Primark is bouncing back, but it has always been a case apart

Linda J. Dodson

The same can be said for the broader high street. Yes, high street footfall was up 2.6pc across the UK last week, according to data provider Springboard. In Greater London, the figure was double that. But hold the celebrations. In the centre of the capital, where there is a high concentration of office workers, levels are still half what they were last year. For the rest of the UK, visitor numbers are off by a quarter.

Perspective is everything. Primark was floored by the crisis. When the last of its stores closed on March 22, sales went from £650m a month to zero overnight. Yes, turnover since restrictions were lifted is set to hit the magic £2bn mark by the end of the year, and profits will be at the upper end of the City’s drastically revised predictions, but, at £350m, the bottom line will still come in just under two thirds off the £913m recorded in 2019.

The UK high street has served the chain well but it is clearly beginning to look further afield more seriously now, encouraged no doubt by the diverging fortunes of its hundreds of stores. Those in retail parks are performing strongly but its high street shops remain decidedly below par. Overseas expansion is being stepped up with another 700,000 square-feet of space earmarked for Spain, the US, Italy, France and other countries, to add to new outposts in Paris, Warsaw, and Strasbourg.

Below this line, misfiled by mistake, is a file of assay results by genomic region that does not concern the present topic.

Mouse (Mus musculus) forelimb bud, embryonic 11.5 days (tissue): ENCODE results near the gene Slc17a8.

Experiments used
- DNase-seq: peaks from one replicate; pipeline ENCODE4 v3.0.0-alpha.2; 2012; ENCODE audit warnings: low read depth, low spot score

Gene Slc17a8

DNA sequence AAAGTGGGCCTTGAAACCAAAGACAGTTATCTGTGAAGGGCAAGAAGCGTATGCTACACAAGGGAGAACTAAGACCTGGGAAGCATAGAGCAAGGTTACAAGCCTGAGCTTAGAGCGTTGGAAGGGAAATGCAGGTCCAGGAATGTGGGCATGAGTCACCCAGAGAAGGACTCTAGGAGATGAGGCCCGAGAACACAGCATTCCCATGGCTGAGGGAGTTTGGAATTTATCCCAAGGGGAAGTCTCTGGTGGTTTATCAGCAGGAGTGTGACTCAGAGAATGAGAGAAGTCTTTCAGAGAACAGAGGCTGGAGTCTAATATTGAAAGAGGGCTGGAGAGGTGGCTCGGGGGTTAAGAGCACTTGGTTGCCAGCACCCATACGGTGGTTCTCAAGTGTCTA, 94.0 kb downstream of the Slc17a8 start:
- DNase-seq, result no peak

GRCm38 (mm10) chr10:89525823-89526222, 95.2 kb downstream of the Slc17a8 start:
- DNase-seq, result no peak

But there’s a bigger point that is in danger of being missed. Primark isn’t just any ordinary retailer. It has always been an outlier, and basic economics says that its cut-price fashion, which has always been popular, will be even more of a hit during a vicious downturn. Its improving fortunes provide a glimmer of hope but nothing more than that.

Slice of luck

On the face of it, a deal to close 77 restaurants at Pizza Express will do little to transform its prospects. After slimming down, it will still have 400 UK sites, including thankfully my local one at South Woodford.

Food snobs wouldn’t be seen dead in Pizza Express but I speak from personal experience when I say, for parents with young kids, it is about the best of the many big chains that still clutter up the high street.

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